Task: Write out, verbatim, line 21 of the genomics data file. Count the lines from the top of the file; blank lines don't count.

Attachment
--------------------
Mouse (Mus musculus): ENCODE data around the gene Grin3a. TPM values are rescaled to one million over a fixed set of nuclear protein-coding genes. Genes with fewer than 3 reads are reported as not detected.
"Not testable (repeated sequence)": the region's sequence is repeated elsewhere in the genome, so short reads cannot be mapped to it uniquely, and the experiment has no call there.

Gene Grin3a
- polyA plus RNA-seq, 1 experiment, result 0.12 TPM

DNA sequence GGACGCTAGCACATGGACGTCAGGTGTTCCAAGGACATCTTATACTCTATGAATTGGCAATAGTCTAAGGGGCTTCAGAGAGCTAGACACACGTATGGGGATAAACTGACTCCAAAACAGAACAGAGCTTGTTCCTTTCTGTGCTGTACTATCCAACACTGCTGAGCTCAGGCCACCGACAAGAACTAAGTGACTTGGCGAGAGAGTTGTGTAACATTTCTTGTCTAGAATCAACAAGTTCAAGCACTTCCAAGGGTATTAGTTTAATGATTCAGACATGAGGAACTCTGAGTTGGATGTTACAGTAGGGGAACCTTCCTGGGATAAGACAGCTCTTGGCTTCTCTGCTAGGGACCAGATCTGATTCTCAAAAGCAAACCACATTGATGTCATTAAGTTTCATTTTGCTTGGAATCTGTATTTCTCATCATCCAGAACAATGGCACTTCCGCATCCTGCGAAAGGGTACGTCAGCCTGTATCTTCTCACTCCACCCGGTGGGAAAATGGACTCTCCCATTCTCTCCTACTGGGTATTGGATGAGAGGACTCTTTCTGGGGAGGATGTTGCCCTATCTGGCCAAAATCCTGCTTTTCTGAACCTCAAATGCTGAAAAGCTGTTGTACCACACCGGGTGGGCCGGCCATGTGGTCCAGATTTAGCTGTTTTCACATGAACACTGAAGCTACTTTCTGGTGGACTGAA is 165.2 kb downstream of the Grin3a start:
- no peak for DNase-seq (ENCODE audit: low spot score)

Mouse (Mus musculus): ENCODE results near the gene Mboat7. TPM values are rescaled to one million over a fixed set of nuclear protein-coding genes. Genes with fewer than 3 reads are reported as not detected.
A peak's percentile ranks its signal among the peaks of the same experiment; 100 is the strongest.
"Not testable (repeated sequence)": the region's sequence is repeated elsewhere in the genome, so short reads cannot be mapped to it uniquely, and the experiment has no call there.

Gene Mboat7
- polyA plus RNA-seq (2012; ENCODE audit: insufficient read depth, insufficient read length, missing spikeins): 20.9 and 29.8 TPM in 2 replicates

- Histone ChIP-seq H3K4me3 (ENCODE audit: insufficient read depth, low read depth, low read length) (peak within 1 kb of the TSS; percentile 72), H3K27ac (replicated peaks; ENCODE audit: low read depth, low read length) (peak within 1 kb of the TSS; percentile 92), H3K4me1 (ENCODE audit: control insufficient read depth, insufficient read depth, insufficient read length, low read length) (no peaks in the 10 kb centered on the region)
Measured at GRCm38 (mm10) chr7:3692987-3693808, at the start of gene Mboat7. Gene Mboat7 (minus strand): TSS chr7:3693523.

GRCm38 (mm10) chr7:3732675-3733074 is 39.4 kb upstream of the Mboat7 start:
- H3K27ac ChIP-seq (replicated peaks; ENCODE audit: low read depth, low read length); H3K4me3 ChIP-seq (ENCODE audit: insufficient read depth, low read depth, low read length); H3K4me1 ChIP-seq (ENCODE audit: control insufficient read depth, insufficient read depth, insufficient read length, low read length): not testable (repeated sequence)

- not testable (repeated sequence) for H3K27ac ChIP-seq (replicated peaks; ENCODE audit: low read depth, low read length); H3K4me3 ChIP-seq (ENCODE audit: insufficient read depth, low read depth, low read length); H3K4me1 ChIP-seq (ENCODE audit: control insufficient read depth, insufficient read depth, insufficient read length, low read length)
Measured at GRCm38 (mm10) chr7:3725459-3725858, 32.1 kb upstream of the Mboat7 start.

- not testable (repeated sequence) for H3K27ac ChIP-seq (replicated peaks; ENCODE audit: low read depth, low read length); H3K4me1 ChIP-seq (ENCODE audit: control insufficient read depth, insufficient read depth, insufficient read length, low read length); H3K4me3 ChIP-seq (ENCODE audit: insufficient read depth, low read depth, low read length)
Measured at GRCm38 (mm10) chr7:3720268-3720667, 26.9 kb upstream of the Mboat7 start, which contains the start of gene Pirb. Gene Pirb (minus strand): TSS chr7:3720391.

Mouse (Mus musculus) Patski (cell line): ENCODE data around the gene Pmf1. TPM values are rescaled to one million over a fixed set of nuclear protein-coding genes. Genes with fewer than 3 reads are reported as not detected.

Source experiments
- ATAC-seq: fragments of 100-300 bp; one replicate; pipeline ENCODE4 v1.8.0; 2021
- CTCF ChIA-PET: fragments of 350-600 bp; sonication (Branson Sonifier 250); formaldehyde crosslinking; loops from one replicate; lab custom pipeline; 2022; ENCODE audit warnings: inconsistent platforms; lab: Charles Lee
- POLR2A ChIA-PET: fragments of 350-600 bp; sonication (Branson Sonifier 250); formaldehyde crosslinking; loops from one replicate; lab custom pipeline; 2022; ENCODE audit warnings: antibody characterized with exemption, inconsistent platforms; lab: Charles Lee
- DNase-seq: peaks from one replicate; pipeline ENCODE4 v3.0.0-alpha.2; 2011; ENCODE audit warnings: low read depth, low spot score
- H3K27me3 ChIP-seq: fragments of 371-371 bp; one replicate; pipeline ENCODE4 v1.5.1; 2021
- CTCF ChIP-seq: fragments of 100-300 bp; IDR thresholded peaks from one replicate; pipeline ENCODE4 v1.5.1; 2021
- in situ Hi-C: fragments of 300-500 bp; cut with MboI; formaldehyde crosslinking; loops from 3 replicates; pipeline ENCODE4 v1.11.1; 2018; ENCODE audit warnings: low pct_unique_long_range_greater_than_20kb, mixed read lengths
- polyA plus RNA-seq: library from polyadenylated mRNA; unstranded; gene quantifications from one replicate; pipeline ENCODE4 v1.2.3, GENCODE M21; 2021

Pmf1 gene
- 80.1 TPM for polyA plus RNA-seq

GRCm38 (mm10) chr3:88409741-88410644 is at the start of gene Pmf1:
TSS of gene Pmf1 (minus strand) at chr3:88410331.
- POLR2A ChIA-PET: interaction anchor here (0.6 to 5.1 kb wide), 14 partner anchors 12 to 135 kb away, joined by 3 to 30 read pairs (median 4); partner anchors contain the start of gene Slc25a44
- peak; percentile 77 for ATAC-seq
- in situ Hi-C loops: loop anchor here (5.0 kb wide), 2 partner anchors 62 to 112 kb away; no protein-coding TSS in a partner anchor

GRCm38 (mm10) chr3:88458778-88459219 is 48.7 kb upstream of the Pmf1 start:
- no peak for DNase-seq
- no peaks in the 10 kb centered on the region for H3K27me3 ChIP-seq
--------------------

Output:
Source experiments